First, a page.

Hesse is indeed an exceptionally groovy writer. Why, then, should his status in the counterculture as an Urhippie be regarded as paradoxical at all? Because, surely, of the singular contrast between his own life-style and that which his work commends to his modern, youthful readers…. The irony is multigrade: Hesse writes with acute prescience of the decay and death of the bourgeois world; but the very texture of his writing and his life show him to have been very much a part of it—so much so that it seems unlikely that he really thought it would, in fact, fall apart before everybody's eyes, still less that his writing would become an ideological touch-stone for those of the young who most delight in its dissolution and are most dedicated in their search for alternatives to it….

The Autobiographical Writings are not really that at all; certainly, they were meant to be. Each of the twelve essays has a subject other than its author; and Hesse himself never gathered them together for any purpose, self-explanatory or otherwise; quite different selections from his prose work might have been included. What one learns of the events and circumstances of Hesse's life emerges from Theodore Ziolkowski's lucid introduction, not from the Autobiographical Writings themselves. The last thing "the old somewhat anti-social and lone wolf Hesse," as he styled himself in "A Guest at the Spa," would have wanted to do was give an account of himself. He loved to discuss his response to places and to his own perceptions, and especially catching himself out at his old, comic tricks; yet his life remains not a closed but an unwritten book….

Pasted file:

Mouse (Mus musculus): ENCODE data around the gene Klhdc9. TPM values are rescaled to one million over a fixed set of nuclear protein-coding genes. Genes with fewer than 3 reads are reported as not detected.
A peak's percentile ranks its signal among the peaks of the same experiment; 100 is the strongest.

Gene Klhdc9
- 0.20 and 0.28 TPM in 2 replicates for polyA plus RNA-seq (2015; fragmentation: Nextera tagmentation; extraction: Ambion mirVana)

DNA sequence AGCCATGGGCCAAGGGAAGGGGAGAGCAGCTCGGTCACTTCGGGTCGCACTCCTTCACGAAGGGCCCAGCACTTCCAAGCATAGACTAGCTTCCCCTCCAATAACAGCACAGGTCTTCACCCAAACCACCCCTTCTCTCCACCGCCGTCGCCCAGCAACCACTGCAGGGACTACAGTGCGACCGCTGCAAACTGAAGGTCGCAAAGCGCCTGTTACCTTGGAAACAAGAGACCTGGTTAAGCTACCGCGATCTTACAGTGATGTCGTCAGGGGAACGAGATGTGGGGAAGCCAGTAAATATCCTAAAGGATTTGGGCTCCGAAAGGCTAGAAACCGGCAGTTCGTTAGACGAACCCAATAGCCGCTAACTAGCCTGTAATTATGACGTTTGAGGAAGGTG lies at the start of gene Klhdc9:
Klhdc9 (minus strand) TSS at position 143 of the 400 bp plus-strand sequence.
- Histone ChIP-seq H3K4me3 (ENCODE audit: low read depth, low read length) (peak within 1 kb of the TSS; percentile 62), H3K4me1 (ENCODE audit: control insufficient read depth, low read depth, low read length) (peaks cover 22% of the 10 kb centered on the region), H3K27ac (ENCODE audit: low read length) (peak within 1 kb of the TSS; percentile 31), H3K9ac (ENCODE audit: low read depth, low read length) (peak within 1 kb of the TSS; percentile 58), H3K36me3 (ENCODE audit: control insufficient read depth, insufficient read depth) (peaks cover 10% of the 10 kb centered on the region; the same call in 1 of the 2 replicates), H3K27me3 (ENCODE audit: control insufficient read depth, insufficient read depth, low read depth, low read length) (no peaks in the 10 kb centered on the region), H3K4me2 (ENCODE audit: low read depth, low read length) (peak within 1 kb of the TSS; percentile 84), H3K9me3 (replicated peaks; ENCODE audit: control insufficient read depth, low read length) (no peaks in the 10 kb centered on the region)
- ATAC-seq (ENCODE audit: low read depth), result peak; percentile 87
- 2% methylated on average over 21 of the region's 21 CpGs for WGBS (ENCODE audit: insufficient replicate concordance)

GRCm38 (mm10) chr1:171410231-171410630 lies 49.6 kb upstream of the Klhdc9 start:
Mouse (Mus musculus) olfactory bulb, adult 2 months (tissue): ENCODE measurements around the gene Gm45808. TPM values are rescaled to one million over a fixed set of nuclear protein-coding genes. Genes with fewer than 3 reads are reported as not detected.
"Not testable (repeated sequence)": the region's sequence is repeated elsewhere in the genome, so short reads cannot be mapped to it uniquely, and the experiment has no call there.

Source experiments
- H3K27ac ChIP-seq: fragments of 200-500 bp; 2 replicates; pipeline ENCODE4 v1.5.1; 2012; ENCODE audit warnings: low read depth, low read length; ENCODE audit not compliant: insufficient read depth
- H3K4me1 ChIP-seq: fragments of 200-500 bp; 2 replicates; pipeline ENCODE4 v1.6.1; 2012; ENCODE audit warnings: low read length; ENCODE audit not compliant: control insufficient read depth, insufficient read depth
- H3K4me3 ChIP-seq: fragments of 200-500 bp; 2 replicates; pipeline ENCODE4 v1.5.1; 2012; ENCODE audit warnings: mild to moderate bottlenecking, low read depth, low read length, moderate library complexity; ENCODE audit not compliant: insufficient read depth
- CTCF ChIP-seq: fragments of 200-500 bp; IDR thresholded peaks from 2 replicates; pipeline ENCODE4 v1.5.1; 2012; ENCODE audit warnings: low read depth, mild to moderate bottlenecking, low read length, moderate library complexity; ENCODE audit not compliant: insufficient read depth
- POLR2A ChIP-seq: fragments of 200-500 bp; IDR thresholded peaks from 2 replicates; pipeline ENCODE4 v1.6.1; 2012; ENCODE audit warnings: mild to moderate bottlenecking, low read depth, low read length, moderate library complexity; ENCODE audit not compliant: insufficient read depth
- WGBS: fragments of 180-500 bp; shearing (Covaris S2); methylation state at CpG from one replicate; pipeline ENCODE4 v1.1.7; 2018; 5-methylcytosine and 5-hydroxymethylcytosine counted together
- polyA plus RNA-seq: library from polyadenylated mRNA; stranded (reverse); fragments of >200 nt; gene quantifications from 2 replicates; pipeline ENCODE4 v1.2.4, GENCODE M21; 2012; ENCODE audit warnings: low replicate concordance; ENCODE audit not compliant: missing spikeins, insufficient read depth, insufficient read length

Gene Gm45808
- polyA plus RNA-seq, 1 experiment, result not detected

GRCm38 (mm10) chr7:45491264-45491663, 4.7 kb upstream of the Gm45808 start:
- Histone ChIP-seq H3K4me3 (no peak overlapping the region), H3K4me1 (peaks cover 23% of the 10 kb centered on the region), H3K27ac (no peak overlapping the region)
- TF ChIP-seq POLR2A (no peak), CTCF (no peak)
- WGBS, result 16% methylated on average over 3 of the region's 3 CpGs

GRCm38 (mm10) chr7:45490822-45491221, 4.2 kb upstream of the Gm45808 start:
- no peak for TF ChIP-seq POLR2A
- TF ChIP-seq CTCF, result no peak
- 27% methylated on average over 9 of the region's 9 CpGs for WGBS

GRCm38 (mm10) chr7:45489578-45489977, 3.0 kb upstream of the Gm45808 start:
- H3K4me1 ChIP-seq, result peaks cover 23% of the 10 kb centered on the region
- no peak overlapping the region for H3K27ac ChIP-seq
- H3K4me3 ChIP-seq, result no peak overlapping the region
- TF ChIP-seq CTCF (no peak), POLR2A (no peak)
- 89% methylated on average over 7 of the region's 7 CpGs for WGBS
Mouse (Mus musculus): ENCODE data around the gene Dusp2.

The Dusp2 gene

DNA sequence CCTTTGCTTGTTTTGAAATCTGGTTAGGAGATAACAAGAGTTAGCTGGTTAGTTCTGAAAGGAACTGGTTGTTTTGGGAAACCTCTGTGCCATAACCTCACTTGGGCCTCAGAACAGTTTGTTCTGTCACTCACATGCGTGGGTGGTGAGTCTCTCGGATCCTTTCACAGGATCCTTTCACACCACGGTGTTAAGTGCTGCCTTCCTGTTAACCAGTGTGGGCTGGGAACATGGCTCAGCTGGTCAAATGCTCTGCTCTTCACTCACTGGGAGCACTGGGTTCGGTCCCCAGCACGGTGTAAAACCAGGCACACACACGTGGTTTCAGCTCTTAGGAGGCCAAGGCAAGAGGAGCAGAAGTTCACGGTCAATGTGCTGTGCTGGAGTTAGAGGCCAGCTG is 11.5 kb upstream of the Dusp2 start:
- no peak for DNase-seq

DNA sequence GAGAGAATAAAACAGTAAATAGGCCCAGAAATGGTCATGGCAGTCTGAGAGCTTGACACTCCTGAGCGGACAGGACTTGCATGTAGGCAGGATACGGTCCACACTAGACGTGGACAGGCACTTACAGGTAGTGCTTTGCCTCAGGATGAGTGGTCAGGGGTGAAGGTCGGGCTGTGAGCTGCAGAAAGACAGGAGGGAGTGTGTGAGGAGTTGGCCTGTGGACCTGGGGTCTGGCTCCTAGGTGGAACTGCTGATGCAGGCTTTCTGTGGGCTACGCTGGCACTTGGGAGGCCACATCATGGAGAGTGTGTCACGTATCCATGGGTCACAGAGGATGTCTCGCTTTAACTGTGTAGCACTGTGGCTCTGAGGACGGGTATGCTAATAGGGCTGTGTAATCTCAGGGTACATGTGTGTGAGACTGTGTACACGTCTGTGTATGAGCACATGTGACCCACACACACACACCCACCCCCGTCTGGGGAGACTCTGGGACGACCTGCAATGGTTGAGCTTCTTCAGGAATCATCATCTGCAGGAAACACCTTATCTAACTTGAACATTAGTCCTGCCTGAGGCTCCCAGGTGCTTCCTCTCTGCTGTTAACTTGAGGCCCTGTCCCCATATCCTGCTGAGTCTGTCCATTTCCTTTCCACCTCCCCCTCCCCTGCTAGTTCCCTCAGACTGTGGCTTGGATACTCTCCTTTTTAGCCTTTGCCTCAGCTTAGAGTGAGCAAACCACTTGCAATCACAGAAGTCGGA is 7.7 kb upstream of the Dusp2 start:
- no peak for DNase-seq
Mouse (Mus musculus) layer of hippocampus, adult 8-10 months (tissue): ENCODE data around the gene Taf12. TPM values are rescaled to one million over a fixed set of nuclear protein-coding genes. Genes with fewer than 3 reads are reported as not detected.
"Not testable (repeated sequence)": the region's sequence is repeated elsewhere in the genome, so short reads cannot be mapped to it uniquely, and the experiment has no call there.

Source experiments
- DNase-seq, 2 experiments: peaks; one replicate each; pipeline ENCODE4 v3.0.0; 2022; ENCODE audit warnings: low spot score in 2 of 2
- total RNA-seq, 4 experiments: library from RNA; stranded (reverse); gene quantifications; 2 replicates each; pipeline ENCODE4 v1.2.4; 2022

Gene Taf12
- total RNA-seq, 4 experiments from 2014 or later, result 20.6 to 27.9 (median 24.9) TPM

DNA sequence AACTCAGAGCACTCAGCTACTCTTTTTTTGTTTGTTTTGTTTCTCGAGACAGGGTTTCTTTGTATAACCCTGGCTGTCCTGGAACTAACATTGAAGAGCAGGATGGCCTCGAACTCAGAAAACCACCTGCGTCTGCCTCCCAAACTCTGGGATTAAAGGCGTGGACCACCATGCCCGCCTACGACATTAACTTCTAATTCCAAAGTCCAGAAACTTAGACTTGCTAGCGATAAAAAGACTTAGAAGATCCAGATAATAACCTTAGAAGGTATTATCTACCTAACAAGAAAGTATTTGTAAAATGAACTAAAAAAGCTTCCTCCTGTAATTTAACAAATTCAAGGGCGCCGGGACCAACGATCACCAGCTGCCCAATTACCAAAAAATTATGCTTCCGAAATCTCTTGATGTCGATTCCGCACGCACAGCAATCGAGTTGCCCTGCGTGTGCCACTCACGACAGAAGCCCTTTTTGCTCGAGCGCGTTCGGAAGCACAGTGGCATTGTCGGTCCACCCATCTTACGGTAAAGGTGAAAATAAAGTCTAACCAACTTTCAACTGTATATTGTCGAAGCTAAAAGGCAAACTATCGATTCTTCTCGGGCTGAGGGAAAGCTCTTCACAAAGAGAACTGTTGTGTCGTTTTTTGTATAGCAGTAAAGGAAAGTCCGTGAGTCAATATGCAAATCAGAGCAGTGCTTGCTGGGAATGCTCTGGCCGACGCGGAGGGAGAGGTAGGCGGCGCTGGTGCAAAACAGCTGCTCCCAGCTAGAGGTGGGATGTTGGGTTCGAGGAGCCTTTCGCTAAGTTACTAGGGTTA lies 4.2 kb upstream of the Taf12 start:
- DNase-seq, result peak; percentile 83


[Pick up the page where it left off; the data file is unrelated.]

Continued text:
Surely, one of the essential services Hesse performs for the counterculture is to assure its devotees that, even feeling as they do, they needn't go too far and be swept away. Wolf of the steppes, indeed! Have we not here, rather, the faithful German Shepherd, guarding what he finds best in his social tradition from the Charles Manson in all of us, and specially self-trained to smell it out. This is not a function to be despised at this juncture in history; it is, perhaps, thoroughly appropriate that Hermann Hesse should just now be accorded the recognition his peculiar virtues earn him.